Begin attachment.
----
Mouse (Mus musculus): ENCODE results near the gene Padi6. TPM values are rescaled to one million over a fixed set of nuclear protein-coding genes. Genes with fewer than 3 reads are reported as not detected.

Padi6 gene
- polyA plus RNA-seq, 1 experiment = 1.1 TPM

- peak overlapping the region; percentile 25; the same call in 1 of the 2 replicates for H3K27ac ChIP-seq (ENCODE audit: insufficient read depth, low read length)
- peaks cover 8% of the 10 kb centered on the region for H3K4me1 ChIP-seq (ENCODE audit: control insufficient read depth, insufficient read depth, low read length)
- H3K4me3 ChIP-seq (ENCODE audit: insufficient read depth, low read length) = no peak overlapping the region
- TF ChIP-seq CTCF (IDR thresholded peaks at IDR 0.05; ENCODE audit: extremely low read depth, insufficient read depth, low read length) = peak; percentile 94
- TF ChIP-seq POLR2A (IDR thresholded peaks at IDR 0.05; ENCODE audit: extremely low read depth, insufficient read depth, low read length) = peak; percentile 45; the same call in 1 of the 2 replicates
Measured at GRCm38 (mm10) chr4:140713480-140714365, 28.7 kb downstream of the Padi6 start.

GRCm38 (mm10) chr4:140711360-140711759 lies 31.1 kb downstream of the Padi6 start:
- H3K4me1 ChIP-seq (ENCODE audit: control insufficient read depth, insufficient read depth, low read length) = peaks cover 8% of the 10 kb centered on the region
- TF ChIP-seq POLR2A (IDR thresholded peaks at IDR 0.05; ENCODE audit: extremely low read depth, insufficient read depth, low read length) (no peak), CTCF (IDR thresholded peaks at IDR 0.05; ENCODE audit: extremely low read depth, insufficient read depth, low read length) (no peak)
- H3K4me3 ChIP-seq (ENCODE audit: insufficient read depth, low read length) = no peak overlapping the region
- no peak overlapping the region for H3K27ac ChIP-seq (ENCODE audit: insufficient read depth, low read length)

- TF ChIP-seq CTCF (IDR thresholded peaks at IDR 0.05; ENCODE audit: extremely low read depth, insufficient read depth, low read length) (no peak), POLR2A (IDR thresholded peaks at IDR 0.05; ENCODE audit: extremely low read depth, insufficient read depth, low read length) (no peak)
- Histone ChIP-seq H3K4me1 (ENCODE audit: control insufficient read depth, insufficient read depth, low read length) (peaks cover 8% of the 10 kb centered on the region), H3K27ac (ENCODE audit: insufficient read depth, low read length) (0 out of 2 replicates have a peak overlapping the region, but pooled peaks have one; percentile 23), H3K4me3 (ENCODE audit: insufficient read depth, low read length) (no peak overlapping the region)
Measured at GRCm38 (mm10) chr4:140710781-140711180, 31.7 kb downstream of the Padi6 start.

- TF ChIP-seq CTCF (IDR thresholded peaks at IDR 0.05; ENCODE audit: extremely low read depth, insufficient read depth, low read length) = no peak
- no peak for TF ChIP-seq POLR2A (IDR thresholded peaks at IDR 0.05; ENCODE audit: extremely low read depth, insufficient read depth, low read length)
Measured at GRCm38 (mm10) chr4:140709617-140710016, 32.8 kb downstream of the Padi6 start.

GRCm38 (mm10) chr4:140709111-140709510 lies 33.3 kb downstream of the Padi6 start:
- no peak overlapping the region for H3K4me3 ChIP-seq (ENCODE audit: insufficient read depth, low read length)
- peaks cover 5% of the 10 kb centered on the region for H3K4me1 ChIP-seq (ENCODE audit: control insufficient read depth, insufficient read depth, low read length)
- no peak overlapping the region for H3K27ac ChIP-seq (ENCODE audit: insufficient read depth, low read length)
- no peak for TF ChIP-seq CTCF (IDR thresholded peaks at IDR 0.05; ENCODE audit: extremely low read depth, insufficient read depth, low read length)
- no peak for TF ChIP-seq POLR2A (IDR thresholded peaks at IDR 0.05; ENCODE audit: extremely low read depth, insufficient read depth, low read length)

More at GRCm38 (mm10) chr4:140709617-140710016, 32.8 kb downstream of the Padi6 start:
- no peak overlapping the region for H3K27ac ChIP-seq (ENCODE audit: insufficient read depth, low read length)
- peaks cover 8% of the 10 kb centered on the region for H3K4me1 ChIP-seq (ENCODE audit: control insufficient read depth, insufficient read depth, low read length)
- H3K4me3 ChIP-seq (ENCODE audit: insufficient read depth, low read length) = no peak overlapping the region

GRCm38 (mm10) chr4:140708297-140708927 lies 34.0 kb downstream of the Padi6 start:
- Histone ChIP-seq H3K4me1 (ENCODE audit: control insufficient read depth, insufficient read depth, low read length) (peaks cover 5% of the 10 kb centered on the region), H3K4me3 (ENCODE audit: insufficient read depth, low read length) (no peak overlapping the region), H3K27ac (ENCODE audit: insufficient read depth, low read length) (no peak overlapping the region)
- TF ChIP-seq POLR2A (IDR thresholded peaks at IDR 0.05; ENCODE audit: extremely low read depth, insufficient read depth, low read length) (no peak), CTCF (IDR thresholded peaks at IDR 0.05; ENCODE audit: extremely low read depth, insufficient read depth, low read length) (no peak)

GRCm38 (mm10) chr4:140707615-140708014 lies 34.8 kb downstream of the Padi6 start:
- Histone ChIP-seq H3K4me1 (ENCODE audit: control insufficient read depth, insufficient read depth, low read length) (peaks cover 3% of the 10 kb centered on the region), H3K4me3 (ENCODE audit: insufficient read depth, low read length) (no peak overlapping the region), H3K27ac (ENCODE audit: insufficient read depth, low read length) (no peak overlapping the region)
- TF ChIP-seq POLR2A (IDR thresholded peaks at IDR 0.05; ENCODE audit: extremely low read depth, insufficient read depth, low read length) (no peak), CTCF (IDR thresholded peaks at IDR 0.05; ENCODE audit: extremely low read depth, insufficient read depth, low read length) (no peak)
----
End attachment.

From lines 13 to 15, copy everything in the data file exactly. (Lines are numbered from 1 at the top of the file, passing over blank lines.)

- H3K4me3 ChIP-seq (ENCODE audit: insufficient read depth, low read length) = no peak overlapping the region
- no peak overlapping the region for H3K27ac ChIP-seq (ENCODE audit: insufficient read depth, low read length)

- TF ChIP-seq CTCF (IDR thresholded peaks at IDR 0.05; ENCODE audit: extremely low read depth, insufficient read depth, low read length) (no peak), POLR2A (IDR thresholded peaks at IDR 0.05; ENCODE audit: extremely low read depth, insufficient read depth, low read length) (no peak)